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Do We Ever Support Military Coups ?

D 20 février 2022     H 06:00     A Drew Povey     C 0 messages

Parliamentary democracy is now seen as the best way to rule countries. But this acceptance of democracy by the capitalist ruling class is a relatively new development. In the 19th century the British ruling class had a long fight against extending the vote to poor people. It was only in the middle of the 20th century that women were allowed to vote in France, for example. Even later, democracy was extended to the colonies, often only after they had gained independence.

Military coups are generally frowned upon as the reaction to the recent coups in West Africa have shown. Opposition has come from the governments of the industrialised countries, but also the leaders of ECOWAS, perhaps just to protect themselves against their own armies.

Parliamentary democracy has been shown to be useful in maintaining capitalism. The corrupt global ruling elite like to hide behind the fig leaf of democracy to disguise their naked control of events. But where necessary, they are prepared to accept dictatorships as with the case of Saudi Arabia or Paul Biya in the Cameroon and other African dictators.

Similarly, military coups are accepted as a preferable alternative to socialism or anarchy. In Africa military coups are a safety net or opposition of last resort for the local ruling class when a ‘democratic’ government is not acting in their interests. In Mali and Burkina Faso the military moved in when the previous governments demonstrated that they were unable to defeat the Islamic Fundamentalists, and so maintain the peace and protect the wealth of the local ruling class.

But this is not only the case in Africa. In 1982 Chris Mullin, who went on to become a Labour member of parliament, wrote the novel A Very British Coup. This imagines what may happen when a left wing leader becomes Prime Minister of Britain. More recently, in 2015, when Jeremy Corbyn could have become Prime Minister, a senior serving general in the British army warned that such a government could face "a mutiny" from the Army. He said that Generals would not ’allow a prime minister to jeopardise the security of the UK’.

We need to be clear about the role of the armed forces. They are not here to protect the people. They have always been used to protect the ruling class from the poor majority of the population. A socialist government would have to totally reorganise the security forces to provide dependable allies.

Similarly, we should never call for a strengthening of the security forces nor demand that they are used more effectively against so called terrorists. Such misguided faith in the army can only make military coups more likely, as in the case in Mali and Burkina Faso. At the very least, as a reaction to the Lekki massacre, for example, we need to demand that soldiers return to barracks and are never used on the streets of our cities. We also need to demand that the Air Force is never used to bomb Nigerians (see : https://socialistlabour.com.ng/2021/05/11/how-can-we-address-insecurity-do-aerial-bombardments-have-any-role/ ).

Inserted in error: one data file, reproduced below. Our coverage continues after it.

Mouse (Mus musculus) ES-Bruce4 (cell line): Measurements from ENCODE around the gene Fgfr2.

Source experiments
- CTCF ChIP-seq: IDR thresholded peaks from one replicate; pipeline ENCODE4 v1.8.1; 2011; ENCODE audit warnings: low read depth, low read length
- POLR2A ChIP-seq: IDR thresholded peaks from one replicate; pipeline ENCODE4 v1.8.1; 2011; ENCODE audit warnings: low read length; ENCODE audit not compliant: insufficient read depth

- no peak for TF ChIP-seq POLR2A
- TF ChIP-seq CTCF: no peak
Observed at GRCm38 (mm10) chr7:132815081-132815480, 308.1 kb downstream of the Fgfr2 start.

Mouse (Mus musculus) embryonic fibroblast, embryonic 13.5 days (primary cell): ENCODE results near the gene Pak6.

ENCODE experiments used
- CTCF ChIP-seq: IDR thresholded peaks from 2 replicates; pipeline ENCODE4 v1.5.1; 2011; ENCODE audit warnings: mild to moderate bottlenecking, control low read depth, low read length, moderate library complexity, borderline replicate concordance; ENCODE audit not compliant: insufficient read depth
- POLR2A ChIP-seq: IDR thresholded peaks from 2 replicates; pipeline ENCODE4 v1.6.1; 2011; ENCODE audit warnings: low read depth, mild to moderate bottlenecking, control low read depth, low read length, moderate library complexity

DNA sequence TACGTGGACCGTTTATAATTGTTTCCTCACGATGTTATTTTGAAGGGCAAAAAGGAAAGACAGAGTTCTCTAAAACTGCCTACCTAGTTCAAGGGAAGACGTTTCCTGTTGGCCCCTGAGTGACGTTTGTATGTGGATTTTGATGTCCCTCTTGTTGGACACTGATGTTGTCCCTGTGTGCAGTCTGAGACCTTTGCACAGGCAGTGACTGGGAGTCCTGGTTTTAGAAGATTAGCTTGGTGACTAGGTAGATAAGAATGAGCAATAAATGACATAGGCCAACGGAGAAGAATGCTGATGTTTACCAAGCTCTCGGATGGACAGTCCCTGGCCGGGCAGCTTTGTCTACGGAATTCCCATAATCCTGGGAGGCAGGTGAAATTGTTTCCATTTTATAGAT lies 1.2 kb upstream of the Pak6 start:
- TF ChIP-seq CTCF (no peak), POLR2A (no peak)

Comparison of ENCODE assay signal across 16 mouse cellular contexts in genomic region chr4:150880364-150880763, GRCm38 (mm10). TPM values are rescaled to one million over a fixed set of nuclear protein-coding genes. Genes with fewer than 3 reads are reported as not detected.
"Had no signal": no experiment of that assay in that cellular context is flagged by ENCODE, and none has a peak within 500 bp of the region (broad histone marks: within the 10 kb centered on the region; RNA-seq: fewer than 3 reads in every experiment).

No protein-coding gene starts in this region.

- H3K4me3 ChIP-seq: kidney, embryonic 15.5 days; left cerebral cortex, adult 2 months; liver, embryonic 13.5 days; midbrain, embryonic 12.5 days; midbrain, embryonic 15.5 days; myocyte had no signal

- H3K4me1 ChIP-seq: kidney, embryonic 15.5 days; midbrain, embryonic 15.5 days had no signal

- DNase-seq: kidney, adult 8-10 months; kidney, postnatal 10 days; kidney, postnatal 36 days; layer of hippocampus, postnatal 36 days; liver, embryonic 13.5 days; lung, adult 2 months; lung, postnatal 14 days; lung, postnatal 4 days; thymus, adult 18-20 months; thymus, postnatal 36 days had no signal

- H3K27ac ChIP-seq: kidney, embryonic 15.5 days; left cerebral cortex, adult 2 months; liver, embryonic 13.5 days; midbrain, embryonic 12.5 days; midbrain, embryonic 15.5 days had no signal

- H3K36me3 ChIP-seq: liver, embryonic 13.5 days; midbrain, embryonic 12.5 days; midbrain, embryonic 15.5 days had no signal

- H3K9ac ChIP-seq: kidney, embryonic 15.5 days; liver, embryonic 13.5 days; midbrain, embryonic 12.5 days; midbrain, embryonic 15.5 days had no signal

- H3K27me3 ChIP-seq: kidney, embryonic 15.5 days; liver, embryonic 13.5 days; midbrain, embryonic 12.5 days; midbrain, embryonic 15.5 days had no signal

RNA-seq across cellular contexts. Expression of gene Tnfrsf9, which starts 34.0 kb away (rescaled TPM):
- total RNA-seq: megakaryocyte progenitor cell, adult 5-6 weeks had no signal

The occasional progressive military coup, most clearly in the case of Thomas Sankara, should not change our views on the armed forces and opposition to military involvement in politics. We should always be opposed to coups and never support the army. There is no alternative or short-cut to socialism. Socialism can only come through the working class taking power in their own work places. Socialism cannot arrive through a coup or even an alliance between the workers party and progressive officers within army (and such ‘progressive’ officers are far less common these days as the left is so weak). We will need to split the army to take and maintain power. We need the progressive soldiers to come over to our side to protect the workers and the government from the reactionary leadership of the army. The transition to socialism has to be led by the working class itself – we will have to call for the soldiers to join our side and be under the discipline of the workers party.

Many local people may, understandably, support the military coups in Mali and Burkina Faso. But this support is unlikely to be maintained as the continued protests in Sudan against their murderous military have shown. Insecurity is caused by poverty, inequality and corruption. These issues have to be addressed – there is no short-cut. The US army was defeated in Afghanistan, the French army is being pushed out of Mali after failing since 2014, similarly the Nigerian army have been unable to defeat Boko Haram and are no more successful against ‘bandits’.

Drew Povey,
Socialist Labour, Nigeria,